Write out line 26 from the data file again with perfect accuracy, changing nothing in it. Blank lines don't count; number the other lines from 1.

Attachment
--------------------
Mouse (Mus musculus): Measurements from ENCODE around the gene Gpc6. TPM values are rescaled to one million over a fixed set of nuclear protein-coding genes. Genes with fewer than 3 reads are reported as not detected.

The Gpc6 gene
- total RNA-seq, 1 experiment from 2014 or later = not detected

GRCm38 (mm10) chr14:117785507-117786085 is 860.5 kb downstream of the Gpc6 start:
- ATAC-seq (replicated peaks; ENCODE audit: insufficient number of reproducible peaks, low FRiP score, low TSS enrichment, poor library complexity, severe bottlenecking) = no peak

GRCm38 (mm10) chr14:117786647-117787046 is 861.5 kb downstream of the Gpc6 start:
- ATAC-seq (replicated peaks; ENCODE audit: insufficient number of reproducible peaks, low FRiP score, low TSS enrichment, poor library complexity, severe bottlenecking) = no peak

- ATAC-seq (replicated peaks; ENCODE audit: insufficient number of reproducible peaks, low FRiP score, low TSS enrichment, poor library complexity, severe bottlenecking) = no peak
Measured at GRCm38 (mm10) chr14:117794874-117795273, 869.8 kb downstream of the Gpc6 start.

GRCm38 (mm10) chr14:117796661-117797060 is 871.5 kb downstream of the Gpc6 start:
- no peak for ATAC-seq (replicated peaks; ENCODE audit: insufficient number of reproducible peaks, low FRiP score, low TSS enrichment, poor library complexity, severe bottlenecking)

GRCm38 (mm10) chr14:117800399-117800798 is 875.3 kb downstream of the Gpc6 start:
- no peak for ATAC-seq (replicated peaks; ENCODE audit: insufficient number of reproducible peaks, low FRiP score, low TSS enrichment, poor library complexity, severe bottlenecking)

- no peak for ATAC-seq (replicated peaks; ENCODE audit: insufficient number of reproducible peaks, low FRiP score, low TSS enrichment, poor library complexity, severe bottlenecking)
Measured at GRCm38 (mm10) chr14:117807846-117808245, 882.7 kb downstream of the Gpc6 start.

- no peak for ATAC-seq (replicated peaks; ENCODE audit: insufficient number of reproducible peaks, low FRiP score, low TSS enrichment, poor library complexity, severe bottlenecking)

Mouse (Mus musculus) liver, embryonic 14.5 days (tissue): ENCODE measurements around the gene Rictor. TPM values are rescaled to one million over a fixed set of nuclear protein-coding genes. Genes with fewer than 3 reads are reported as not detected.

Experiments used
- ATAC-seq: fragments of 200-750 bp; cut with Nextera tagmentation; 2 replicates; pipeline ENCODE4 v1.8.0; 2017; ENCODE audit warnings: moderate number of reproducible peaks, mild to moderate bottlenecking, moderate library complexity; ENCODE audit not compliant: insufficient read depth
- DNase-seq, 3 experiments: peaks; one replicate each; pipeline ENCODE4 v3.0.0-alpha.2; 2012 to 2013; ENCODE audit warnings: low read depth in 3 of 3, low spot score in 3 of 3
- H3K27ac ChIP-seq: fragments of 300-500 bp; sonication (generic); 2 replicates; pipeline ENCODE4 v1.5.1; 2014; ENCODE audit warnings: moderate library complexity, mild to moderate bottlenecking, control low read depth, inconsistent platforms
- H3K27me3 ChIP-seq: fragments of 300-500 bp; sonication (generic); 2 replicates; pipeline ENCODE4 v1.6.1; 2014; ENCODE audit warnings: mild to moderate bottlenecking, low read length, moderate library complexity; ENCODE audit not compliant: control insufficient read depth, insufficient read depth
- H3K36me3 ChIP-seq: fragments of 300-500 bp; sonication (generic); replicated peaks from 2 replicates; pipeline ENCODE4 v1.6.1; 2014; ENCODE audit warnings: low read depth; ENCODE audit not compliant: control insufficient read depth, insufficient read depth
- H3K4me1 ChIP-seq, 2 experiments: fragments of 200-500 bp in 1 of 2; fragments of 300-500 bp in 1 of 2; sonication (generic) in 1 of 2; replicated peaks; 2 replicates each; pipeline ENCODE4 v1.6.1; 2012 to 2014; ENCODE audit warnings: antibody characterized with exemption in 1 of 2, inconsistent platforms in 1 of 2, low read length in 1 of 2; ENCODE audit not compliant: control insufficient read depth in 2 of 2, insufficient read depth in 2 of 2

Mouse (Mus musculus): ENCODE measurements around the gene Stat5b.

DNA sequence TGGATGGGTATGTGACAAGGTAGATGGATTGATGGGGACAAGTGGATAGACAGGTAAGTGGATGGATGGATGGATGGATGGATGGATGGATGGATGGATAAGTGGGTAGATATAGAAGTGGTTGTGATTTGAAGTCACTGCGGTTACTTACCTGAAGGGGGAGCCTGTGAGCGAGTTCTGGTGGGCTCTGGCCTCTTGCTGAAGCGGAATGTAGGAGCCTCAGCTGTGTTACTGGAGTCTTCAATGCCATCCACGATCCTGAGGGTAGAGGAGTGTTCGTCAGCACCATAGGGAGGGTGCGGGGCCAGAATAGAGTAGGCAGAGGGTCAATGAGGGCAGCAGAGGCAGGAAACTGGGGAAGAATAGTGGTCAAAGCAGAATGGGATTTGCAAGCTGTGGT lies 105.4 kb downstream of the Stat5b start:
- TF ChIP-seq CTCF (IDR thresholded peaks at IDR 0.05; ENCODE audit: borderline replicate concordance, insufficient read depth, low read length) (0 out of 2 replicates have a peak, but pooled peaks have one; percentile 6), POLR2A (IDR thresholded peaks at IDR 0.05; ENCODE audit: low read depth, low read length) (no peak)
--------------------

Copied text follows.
DNA sequence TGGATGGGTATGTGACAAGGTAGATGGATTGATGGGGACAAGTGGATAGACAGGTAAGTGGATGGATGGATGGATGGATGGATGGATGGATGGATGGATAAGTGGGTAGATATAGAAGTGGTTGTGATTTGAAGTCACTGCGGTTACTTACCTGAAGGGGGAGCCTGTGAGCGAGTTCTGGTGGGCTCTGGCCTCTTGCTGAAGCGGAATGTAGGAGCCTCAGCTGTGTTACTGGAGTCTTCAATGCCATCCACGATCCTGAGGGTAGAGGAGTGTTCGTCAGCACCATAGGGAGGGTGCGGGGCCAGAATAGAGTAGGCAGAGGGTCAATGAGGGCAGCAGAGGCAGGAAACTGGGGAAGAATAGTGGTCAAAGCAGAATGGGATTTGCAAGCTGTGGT lies 105.4 kb downstream of the Stat5b start: